See FIG. 9, which shows a monolithic staple 5 where bridge 10 is malleable and legs 15 are superelastic, and where staple 5 is shown in its unbent and unstrained condition; and FIG. 10, where bridge 10 of staple 5 has been bent to give it an altered configuration. Note that staple 5 shown in FIGS. 9 and 10 is preferably formed out of a single piece of shape memory material, whereby to form a single, integral, monolithic structure, with the single piece of shape memory material having different regions of the staple worked differently, in a metallurgical sense, so that different regions of the staple have different mechanical properties and exhibit different mechanical characteristics, i.e., bridge 10 is malleable and legs 15 are superelastic.

It may be desirable for staple 5 to start with a bridge that is convex, e.g., such as the staple 5 shown in FIG. 10A. This will allow the bridge of the implanted staple to sit flush with the cortical bone surface if the bone surface is largely planar. More particularly, if the bridge of staple 5 were to be linear, and the legs strained and the staple inserted into a prepared fracture site where the cortical surface is largely planar, the resulting implanted staple could have two small “humps” at the outer ends of the bridge, i.e., at the bridge-hinge interface. Starting with a convex-shaped bridge (i.e., such as is shown in FIG. 10A) largely eliminates these “humps”.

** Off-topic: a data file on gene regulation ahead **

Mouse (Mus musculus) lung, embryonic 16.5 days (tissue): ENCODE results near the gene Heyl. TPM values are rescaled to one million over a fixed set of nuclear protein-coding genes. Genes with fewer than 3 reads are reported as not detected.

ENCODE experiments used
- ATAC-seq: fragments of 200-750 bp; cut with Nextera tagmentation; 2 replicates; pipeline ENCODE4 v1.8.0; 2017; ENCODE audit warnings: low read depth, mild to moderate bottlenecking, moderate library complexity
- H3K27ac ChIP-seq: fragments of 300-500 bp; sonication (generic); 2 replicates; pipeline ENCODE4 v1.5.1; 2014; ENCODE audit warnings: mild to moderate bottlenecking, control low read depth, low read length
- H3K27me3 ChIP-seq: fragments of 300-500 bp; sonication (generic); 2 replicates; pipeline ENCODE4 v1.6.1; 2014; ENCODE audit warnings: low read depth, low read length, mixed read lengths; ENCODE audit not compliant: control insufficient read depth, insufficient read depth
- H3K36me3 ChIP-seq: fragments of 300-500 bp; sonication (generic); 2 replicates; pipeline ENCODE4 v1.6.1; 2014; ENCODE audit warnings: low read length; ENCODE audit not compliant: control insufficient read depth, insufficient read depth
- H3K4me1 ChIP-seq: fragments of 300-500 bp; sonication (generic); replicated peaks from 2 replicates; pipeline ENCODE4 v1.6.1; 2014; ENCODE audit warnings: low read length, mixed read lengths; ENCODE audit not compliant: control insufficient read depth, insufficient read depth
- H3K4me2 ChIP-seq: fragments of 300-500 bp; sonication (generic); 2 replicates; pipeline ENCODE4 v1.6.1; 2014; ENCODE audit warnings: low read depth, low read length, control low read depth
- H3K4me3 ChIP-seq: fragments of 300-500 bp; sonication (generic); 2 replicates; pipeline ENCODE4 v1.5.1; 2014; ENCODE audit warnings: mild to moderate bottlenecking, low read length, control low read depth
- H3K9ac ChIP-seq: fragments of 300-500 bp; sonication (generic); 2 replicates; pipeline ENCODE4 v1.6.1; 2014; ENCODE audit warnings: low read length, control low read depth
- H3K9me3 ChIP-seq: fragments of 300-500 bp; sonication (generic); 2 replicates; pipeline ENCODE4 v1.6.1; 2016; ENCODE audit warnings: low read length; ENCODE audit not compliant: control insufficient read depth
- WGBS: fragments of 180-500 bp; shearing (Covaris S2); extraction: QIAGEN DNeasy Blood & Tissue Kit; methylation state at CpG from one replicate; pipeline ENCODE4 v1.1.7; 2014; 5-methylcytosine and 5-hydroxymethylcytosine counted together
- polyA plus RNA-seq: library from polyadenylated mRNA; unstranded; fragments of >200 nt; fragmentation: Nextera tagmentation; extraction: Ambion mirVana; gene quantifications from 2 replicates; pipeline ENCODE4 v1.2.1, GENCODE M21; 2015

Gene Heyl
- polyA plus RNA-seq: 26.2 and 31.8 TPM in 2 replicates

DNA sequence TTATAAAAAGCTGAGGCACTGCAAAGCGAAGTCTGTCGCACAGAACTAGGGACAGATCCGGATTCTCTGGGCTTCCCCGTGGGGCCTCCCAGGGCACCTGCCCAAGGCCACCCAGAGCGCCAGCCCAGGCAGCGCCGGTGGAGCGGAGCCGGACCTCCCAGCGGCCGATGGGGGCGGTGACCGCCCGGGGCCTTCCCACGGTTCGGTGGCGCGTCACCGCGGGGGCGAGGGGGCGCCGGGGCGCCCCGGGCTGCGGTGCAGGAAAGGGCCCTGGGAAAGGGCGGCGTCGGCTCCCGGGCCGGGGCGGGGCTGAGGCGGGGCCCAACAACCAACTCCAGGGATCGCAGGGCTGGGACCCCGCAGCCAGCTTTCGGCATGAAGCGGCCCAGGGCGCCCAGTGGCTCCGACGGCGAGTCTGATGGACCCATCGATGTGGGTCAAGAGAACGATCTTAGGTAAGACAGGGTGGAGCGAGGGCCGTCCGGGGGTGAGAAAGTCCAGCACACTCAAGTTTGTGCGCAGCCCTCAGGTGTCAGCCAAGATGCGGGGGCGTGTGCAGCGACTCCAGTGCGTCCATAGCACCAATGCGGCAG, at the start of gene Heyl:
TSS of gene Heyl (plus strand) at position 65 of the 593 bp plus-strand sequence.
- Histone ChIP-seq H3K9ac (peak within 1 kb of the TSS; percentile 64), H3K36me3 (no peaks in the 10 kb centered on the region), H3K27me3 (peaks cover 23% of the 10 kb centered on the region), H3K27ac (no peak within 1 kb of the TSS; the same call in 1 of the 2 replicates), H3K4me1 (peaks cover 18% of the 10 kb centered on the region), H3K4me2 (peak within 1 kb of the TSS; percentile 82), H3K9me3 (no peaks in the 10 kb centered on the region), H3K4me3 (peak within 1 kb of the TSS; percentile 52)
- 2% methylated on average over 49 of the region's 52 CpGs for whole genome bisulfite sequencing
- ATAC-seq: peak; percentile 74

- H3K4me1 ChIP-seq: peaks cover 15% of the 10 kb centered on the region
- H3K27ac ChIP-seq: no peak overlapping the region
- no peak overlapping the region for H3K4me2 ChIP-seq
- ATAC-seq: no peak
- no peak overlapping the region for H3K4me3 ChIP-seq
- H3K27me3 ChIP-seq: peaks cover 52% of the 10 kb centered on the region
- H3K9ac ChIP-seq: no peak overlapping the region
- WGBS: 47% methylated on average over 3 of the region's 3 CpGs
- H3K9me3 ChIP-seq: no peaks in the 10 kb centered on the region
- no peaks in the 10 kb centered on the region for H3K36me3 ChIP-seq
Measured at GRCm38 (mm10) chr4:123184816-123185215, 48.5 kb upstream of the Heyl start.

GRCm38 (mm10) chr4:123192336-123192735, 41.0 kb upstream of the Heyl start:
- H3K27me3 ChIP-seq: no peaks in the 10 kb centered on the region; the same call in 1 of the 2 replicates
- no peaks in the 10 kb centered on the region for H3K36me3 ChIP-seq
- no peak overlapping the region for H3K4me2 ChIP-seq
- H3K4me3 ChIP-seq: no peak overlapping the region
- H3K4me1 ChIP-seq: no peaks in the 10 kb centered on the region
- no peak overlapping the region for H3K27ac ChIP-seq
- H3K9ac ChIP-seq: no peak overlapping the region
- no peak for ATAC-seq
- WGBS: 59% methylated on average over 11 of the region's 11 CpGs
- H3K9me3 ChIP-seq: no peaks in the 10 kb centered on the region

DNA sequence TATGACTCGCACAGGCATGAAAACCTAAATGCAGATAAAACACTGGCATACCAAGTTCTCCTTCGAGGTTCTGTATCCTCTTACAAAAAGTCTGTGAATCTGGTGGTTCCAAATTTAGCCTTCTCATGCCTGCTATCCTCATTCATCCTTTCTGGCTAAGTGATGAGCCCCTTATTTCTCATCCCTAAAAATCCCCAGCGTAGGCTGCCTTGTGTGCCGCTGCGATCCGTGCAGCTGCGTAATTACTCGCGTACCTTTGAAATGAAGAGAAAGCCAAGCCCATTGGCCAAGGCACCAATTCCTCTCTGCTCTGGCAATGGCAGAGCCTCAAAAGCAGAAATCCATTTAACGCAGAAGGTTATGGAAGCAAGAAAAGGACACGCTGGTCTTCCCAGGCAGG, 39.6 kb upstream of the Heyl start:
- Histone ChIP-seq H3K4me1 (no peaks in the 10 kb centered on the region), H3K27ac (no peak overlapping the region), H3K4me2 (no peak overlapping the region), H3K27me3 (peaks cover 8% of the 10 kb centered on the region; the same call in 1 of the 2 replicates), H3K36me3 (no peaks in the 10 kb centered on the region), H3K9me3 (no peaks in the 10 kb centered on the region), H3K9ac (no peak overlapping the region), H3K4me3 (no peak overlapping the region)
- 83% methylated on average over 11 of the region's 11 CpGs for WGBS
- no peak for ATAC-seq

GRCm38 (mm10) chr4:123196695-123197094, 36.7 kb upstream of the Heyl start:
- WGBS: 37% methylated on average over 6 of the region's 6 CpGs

Thus, in a second form of the invention, staple 5 is formed out of a single piece of shape memory material (i.e., so as to form a single, integral, monolithic structure), with the shape memory material being worked so that bridge 10 is malleable (e.g., fully annealed Nitinol, or martensitic Nitinol with an austenite start temperature greater than body temperature) and legs 15 are superelastic (e.g., austenite but capable of forming stress-induced martensite), such that bridge 10 of staple 5 may be bent to contour to the surface of the bone while the compressive force generated by the superelastic legs 15 of the staple are used to help fuse the bone.

A bending device can be used to bend bridge 10 of staple 5 prior to implantation of the staple. An exemplary bending device 100 is shown in FIG. 11. Bending device 100 is essentially a modified plier assembly. Staple 5 is placed into the bending fixture 105 of bending device 100; compressing the handles 110 causes bridge 10 of staple 5 to be bent to better meet the shape of the cortical bone surface.